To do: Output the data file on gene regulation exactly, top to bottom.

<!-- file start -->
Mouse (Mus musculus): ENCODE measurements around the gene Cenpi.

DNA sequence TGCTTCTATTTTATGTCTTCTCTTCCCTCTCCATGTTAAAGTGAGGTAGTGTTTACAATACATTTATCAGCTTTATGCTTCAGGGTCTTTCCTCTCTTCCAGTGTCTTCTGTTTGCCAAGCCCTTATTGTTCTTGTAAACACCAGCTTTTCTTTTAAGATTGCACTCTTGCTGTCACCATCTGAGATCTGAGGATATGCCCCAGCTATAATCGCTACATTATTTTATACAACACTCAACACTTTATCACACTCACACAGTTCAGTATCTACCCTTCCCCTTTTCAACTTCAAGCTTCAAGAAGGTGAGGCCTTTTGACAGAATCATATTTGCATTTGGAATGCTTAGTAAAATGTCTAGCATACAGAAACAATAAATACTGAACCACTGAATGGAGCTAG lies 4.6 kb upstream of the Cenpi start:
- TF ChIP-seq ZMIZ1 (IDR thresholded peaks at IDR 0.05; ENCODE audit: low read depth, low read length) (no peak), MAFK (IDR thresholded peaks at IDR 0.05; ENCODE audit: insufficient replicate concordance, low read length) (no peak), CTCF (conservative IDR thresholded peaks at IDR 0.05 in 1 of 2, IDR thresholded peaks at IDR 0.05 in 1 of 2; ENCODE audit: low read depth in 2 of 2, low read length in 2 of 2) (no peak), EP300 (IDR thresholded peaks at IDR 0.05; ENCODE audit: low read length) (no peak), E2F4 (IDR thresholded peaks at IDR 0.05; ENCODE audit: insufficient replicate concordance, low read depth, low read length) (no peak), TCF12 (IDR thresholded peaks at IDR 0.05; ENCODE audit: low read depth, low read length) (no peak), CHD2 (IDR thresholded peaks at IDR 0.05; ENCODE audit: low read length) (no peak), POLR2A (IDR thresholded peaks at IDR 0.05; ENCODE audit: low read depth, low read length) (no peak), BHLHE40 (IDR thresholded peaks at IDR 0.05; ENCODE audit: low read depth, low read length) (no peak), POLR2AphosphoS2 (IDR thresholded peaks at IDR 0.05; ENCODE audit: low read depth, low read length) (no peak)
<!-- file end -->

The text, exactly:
Mouse (Mus musculus): ENCODE measurements around the gene Cenpi.

DNA sequence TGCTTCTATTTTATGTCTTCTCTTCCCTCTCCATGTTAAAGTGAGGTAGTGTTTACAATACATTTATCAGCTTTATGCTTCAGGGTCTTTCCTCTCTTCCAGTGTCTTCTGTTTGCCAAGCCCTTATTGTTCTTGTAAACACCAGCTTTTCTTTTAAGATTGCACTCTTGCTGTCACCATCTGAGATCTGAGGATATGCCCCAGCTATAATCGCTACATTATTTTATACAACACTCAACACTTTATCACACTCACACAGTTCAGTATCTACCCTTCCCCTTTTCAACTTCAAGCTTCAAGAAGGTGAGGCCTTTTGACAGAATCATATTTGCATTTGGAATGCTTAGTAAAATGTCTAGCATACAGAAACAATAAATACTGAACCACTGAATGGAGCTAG lies 4.6 kb upstream of the Cenpi start:
- TF ChIP-seq ZMIZ1 (IDR thresholded peaks at IDR 0.05; ENCODE audit: low read depth, low read length) (no peak), MAFK (IDR thresholded peaks at IDR 0.05; ENCODE audit: insufficient replicate concordance, low read length) (no peak), CTCF (conservative IDR thresholded peaks at IDR 0.05 in 1 of 2, IDR thresholded peaks at IDR 0.05 in 1 of 2; ENCODE audit: low read depth in 2 of 2, low read length in 2 of 2) (no peak), EP300 (IDR thresholded peaks at IDR 0.05; ENCODE audit: low read length) (no peak), E2F4 (IDR thresholded peaks at IDR 0.05; ENCODE audit: insufficient replicate concordance, low read depth, low read length) (no peak), TCF12 (IDR thresholded peaks at IDR 0.05; ENCODE audit: low read depth, low read length) (no peak), CHD2 (IDR thresholded peaks at IDR 0.05; ENCODE audit: low read length) (no peak), POLR2A (IDR thresholded peaks at IDR 0.05; ENCODE audit: low read depth, low read length) (no peak), BHLHE40 (IDR thresholded peaks at IDR 0.05; ENCODE audit: low read depth, low read length) (no peak), POLR2AphosphoS2 (IDR thresholded peaks at IDR 0.05; ENCODE audit: low read depth, low read length) (no peak)